It feels like I quit smoking years ago, but really it's been just a few weeks.

Quitting was hard at first, but the cravings got easier to handle day by day. I can now go a full day before wanting a cigarette – which feels like a huge accomplishment. And, it's nice not to have to go outside for a cigarette when it's raining or hot.

As a new nonsmoker, I realize how much I hate cigarette smoke. I never knew that my house – or I – smelled so bad. The other day a friend who visited had just finished smoking a cigarette before he came into our house. He smelled awful! My granddaughter said, "Well, grandma, that's what you used to smell like." I used to follow my friends out on their smoke breaks so I could have a whiff, but now I stay behind. I can't stand that smell anymore.

There have still been times when I thought about giving into the urge to smoke but I was stopped by my amazing support system. I often texted my brother who talked sense into me. "No, you really don't want that cigarette," he said. He knew that I would hate having that cigarette, but the craving was so loud that I couldn't think straight. He was right, and I am proud that I haven't given in.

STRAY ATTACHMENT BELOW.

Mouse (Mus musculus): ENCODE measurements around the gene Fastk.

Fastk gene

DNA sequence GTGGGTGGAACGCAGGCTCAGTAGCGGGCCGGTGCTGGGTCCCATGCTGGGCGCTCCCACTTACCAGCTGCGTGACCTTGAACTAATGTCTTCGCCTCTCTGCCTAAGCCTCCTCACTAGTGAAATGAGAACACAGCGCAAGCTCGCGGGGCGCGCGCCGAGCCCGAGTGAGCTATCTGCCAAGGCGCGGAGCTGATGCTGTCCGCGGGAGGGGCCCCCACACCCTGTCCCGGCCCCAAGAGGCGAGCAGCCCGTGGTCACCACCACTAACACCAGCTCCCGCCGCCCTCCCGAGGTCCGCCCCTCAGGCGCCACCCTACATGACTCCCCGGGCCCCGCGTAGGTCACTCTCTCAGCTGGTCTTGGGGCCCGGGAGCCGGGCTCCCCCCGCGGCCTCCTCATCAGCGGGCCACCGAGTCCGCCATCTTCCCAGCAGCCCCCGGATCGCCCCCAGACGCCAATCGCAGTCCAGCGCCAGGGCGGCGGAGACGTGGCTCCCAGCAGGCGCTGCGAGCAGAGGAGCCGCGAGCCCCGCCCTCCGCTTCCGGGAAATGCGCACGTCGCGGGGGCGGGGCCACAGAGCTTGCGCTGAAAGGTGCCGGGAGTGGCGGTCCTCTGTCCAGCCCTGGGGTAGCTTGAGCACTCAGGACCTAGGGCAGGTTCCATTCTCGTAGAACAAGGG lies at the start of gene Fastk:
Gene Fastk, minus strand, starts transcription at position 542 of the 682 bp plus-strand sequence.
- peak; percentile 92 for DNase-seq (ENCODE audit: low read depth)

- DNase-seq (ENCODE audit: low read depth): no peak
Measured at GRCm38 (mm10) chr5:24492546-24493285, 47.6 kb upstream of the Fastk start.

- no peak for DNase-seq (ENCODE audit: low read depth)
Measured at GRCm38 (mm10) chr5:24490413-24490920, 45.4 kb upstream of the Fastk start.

My friends have also cheered me on, especially when times were tough. One friend has said he'll treat me to a dinner every month I don't smoke. I'm looking forward to that next week!

Lastly, my family's encouragement has been crucial. One of the main reasons I quit was because my grandchildren wanted me to, and they are why I stay off cigarettes. My granddaughter has asthma and I know I need to do this for her, along with my grandson. My husband, who quit when I did, has also been a great person to lean on as we've gone through the ups and downs together.

I am getting there. I made a goal that if I got to a certain day without smoking a cigarette, I would get a tattoo. I did just that. There is an image of a humming bird and flower on my left leg that reminds me how far I've come in my quit journey and to keep going.

My advice for those who are looking to quit is to set yourself up for success by having a plan. Quitting smoking is hard and it's really easy to give to give into the urge to smoke, so you have to have your reasons for quitting, your support system and your perseverance to fall back on. But, if I can do it, then anyone can.

My quit journey has just begun. There are times I think, I could have a cigarette right now, but I know that I won't. I am committed to quitting. If I can make it to a year, I will know that I am done for good, and I hope that I can. I am ready to move past my smoker life.

Previously, Dorothy shared how quitting smoking was affecting other parts of her life – including her diet.

Dorothy K., of Lansing, Illinois, shares her story of quitting smoking in the series, "My Quit Story."  Follow along, and share your own story on Facebook and Twitter with #MyQuitStory.

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